Dec 22, 2003: Liberalism–Vison and Revolution

Despite liberalism’s occasional desperate warnings of encroaching governmental powers and the dangers of a police state arising on American soil, very little is ever done to stem the flow of centralized power. The reason is very simple. Liberalism has been co-opted and corrupted by mass society. Fundamentally, it has no quarrel with mass majoritarian democracy, the mass market, or mass culture.

Its rational and critical superiority is not matched by any strength of vision. It is plainly aware that individual rights are being steadily eroded, particularly the right to property, considered to be the bedrock principle of liberalism by many of the movement’s defenders, but the movement is nonetheless unable to extract itself from its dependence on the system or to come up with any remotely viable alternatives. Vague platitudes, dreams of a distant future liberal order or of a non-existent liberal past, plans to colonize Costa Rica or New Hampshire, and resignation are not the responses of a great movement to increasingly desperate times, but they are the responses liberals are accustomed to giving.

It cannot extract itself, because it has so far refused to recognize the fundamentally oppressive and dehumanizing nature of mass society as it is presently manifested in our social democratic-capitalist system. Observers of liberalism, as well as devotees, must be struck by the radical inconsistency of the movement’s claims and its actions. The logical conclusion one must draw from the principles of the leading liberals of our day is that aggressive, determined action is necessary to restore our liberties. But no such aggressiveness can be found. What other explanation for this condition could there be except that mass society has successfully molded its little liberals into accepting that they are ultimately subject to the whims of the majority and have little else to do but to produce and acquire?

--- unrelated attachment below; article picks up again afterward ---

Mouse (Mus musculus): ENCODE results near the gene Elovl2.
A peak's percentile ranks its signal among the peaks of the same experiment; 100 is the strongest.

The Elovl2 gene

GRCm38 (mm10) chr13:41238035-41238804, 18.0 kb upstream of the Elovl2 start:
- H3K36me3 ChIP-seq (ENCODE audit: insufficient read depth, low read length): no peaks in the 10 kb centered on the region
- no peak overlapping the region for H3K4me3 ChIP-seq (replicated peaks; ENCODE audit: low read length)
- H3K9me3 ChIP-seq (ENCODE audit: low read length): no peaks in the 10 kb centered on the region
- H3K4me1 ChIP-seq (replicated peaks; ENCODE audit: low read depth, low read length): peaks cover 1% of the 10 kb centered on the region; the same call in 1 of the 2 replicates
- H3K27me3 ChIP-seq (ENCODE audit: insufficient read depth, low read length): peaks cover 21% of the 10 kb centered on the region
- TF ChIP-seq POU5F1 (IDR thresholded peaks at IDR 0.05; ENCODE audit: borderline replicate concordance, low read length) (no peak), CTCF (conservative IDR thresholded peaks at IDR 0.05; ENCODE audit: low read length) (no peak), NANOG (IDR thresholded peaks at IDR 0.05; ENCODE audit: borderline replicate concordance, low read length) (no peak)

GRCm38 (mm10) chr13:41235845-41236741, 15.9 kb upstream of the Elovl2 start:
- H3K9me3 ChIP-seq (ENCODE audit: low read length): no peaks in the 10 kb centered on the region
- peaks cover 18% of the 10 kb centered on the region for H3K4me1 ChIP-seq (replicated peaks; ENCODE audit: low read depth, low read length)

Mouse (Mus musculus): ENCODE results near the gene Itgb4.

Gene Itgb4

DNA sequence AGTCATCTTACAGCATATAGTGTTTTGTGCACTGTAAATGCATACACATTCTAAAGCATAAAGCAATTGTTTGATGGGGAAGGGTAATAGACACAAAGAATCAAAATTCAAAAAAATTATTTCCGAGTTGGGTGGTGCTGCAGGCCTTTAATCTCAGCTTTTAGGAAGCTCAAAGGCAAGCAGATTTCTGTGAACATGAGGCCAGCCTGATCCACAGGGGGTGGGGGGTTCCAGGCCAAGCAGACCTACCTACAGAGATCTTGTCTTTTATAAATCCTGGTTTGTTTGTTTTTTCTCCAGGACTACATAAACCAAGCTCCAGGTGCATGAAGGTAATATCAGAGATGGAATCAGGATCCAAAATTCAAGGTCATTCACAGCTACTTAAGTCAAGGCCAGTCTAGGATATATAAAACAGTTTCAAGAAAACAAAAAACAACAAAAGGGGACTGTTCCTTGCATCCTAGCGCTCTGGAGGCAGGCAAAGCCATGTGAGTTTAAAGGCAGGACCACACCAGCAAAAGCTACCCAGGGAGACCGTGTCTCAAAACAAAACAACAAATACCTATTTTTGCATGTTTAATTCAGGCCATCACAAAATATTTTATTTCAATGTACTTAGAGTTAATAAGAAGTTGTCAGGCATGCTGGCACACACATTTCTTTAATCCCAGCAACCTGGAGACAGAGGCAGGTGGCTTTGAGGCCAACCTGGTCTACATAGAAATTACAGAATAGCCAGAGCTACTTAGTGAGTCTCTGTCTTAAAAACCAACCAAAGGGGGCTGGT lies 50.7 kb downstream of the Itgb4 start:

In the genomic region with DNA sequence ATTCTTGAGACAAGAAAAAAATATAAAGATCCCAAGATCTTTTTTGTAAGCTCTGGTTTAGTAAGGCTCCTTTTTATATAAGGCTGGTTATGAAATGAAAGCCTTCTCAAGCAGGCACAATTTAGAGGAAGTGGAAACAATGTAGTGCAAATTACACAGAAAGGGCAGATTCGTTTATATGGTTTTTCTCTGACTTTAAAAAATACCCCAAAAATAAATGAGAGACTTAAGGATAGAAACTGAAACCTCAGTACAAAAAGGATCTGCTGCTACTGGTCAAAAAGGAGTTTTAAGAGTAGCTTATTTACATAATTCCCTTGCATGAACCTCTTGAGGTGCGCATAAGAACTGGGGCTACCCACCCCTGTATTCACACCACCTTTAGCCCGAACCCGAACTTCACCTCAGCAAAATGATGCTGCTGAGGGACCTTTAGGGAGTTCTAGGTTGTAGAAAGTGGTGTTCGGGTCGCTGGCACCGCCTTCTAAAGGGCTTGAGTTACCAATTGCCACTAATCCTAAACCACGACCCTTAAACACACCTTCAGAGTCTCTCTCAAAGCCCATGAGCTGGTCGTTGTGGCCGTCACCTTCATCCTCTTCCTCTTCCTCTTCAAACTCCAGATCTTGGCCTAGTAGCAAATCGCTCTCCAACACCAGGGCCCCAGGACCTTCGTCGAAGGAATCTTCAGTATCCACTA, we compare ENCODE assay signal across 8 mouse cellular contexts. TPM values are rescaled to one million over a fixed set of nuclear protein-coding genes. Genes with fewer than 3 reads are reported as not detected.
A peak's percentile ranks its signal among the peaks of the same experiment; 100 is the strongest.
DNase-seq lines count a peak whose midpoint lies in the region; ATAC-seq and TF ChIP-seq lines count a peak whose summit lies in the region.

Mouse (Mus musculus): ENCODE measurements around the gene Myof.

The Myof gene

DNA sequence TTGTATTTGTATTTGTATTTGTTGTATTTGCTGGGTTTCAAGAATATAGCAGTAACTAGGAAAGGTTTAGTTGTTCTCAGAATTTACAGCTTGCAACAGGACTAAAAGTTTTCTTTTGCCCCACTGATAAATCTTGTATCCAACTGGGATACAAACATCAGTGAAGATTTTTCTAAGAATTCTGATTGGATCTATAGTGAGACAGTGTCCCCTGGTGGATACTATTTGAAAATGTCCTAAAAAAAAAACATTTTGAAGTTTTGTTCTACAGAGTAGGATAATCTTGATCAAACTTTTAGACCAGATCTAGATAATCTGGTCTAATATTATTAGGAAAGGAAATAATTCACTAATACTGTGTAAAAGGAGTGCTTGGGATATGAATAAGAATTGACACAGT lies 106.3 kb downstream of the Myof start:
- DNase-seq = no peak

Alternatively, once one recognizes that the fully sovereign man must have real political power and that his subjection to the division of labor cannot be infinite, that to fully express oneself (in whatever fashion)–to realize the full potential of self and of genuine society–one cannot long endure or pay heed to mass society, a vision of a new order begins to set in. The fully sovereign man cannot at once maintain his sovereignty and be little more than a glorified wrench or cog in the economic machine (whether he be a lowly laborer or a lowly executive). A new liberal order will require a new liberal man, not merely mass man minus the tax burden.

The vision of the liberal man in the liberal order is the missing element at the heart of the liberal movement. Without this vision, there can be no impetus to act, there can be no appeal to non-liberals, there can be no unity in the movement, there can be no real change. Where there is no vision, the movement will perish.

But, with the light of this vision, the path to the new order will be illuminated. The vision will involuntarily disgorge the means to the end, for the means will be surprisingly similar, if not identical, to that end. At the very least, it will almost certainly mean non-cooperation and, naturally, more thought, in the form of lectures, books, essays, websites, and foundations. But, that thought must be wholly directed towards discovering and shaping the vision of liberal man and his order.

In other words, the inevitable product of that vision will be revolution, or action undertaken to establish a new order. Once consciousness of the degree to which the current system deprives us of our humanity emerges, the vision of that new order will germinate, and the fruit of that vision must be revolution, first through a withdrawal of consent and ultimately through coordinated effort. It is the responsibility of the leaders in the liberal camp to abandon their narrow focus on grievances against the government and instead lead the way along the path of revolution through vision and courageous action.

December 22, 2003


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